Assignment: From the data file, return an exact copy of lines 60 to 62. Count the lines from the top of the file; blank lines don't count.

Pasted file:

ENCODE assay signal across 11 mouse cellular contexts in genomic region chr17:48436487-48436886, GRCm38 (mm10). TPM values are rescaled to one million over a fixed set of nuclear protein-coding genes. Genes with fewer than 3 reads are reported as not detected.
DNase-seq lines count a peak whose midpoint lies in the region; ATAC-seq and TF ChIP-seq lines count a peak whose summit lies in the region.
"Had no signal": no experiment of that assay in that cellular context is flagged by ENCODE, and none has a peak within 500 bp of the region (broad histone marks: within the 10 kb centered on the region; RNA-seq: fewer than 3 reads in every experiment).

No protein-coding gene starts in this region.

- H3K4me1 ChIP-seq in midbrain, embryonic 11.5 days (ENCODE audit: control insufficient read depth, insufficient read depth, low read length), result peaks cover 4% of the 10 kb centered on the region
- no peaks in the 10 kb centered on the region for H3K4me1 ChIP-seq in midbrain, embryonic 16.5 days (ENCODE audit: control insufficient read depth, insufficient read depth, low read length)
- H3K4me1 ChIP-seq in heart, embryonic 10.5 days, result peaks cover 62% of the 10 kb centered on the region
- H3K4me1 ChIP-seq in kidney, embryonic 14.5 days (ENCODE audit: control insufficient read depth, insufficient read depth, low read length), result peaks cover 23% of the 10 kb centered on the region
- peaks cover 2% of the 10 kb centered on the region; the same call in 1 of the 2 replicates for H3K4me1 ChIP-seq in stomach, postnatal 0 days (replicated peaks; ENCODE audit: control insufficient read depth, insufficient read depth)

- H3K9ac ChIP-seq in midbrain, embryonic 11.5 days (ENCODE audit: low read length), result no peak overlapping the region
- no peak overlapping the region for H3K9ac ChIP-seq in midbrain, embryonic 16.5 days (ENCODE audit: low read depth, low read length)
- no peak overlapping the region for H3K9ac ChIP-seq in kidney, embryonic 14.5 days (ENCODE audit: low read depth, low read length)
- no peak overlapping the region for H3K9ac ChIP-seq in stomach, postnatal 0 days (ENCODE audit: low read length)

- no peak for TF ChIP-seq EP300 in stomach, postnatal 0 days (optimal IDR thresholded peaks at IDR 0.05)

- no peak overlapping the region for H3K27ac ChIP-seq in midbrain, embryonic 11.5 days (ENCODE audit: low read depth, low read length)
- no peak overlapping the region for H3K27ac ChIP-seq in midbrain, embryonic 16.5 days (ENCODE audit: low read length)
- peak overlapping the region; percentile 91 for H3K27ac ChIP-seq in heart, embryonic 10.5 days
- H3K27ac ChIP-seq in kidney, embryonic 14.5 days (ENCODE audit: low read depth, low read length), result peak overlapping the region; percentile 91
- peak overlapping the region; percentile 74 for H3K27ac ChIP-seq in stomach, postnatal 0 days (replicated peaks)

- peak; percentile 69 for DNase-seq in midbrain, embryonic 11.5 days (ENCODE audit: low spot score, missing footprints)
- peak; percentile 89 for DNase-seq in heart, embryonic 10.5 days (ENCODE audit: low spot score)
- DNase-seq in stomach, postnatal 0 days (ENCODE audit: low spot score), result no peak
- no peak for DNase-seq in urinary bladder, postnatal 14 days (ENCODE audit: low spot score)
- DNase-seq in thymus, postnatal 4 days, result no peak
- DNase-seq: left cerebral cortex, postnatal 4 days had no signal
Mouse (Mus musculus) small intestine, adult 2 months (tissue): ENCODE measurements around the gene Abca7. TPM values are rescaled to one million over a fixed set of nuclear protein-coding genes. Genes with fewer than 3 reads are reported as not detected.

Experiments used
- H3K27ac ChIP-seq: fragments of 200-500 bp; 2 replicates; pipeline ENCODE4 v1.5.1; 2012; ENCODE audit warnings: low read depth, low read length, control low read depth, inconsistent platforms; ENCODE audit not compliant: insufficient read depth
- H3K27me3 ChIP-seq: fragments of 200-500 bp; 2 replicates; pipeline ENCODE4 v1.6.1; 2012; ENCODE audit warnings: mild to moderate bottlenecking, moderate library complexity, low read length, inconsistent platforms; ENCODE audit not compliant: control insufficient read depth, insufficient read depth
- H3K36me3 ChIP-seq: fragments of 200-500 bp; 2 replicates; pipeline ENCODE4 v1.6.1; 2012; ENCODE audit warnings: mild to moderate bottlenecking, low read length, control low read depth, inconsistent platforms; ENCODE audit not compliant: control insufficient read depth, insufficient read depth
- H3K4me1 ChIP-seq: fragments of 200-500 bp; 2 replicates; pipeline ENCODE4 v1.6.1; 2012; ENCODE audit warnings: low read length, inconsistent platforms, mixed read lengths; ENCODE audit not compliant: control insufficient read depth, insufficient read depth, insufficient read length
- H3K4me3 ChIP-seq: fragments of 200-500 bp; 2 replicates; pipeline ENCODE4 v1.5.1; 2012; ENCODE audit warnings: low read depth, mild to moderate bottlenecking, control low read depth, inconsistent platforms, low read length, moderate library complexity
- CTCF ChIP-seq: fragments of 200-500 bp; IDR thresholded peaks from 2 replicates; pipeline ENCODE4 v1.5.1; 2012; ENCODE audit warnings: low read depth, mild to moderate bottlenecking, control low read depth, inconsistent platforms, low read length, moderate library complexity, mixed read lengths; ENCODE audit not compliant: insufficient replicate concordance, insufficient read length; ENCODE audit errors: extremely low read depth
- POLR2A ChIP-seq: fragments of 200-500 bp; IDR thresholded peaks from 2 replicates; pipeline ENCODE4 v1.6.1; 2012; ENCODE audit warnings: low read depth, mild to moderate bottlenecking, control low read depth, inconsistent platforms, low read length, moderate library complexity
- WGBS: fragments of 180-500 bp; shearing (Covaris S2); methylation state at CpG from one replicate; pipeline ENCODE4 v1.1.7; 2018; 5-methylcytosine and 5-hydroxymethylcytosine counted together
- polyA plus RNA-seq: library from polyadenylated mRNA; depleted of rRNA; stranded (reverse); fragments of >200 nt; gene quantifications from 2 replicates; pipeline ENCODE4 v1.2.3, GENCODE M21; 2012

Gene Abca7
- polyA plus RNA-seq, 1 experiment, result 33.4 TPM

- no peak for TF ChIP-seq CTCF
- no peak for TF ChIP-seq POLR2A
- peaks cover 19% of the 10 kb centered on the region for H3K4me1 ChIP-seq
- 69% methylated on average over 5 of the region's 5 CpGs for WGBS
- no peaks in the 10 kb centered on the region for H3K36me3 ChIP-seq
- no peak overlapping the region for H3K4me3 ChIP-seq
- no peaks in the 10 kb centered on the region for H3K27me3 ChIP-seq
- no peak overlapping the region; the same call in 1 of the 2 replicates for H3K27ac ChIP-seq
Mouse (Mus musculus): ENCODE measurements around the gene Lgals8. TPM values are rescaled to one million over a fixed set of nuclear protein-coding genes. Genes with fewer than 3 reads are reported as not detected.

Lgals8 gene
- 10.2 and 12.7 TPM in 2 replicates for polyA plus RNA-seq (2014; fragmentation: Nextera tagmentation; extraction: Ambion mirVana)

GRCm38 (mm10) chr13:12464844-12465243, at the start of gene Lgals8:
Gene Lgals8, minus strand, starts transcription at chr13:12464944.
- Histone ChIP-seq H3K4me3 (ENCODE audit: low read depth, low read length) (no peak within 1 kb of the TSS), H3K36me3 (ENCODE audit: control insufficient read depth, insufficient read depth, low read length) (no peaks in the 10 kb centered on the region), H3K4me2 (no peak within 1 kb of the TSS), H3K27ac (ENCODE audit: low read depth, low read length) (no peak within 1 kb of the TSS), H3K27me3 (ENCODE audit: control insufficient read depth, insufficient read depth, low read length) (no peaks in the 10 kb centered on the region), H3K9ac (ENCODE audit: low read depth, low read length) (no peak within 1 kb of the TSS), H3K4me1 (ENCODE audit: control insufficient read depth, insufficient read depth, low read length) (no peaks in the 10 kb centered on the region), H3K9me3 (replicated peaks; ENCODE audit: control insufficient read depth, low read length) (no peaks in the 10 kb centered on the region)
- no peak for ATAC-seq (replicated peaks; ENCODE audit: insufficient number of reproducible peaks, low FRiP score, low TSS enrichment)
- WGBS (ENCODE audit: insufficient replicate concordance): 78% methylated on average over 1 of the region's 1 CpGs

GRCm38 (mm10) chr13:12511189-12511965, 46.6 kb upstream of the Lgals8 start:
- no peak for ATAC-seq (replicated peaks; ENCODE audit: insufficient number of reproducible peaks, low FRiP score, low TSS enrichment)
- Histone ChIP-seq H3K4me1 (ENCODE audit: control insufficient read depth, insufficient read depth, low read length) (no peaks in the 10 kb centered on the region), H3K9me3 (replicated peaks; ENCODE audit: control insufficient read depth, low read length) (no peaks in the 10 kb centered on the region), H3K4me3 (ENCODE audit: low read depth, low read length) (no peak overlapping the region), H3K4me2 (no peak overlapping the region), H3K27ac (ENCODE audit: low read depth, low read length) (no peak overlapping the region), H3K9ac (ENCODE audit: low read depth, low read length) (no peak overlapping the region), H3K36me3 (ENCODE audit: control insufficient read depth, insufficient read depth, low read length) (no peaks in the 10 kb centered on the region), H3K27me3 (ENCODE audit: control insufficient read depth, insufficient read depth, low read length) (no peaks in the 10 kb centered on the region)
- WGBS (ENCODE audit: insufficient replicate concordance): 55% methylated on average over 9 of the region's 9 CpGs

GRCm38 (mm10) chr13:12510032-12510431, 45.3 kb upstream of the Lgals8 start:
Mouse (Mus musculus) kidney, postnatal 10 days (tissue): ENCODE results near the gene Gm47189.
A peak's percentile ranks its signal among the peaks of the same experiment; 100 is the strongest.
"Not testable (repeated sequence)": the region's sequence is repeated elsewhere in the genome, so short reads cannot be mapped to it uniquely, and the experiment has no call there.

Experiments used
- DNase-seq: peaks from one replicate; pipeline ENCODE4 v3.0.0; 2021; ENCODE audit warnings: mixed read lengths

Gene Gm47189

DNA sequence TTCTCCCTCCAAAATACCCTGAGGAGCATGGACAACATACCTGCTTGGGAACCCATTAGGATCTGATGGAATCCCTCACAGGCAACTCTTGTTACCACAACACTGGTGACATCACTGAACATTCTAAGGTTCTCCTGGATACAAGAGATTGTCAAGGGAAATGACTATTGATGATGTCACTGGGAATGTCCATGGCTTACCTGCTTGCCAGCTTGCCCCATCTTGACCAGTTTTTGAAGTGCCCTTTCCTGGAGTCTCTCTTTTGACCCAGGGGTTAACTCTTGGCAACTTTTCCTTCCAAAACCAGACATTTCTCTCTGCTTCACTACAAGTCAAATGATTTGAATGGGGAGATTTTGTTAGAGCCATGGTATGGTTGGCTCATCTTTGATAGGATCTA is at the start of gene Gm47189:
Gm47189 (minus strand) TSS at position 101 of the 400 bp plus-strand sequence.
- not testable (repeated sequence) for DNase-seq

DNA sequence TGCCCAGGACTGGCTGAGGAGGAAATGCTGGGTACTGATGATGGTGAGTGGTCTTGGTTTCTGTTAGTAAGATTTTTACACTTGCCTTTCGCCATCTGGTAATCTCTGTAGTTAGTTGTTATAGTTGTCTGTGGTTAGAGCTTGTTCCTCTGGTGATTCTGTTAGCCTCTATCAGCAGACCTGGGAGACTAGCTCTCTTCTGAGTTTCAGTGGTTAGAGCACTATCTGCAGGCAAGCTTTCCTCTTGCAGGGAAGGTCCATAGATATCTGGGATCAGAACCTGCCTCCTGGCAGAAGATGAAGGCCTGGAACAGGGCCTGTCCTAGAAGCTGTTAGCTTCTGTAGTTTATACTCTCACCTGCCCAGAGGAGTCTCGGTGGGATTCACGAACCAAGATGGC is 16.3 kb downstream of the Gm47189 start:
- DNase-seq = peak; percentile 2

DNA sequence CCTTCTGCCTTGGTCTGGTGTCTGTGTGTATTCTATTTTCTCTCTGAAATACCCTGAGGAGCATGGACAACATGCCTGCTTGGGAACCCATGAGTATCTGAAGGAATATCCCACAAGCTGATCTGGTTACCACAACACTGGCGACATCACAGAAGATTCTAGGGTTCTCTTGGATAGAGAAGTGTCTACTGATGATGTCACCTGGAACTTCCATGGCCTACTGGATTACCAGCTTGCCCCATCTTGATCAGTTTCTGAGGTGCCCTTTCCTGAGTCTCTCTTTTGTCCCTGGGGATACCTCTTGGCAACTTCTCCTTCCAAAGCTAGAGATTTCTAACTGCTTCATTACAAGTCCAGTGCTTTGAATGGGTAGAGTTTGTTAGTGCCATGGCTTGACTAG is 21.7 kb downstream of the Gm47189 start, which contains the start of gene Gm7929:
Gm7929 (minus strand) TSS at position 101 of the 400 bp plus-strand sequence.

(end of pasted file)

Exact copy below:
Mouse (Mus musculus) kidney, postnatal 10 days (tissue): ENCODE results near the gene Gm47189.
A peak's percentile ranks its signal among the peaks of the same experiment; 100 is the strongest.
"Not testable (repeated sequence)": the region's sequence is repeated elsewhere in the genome, so short reads cannot be mapped to it uniquely, and the experiment has no call there.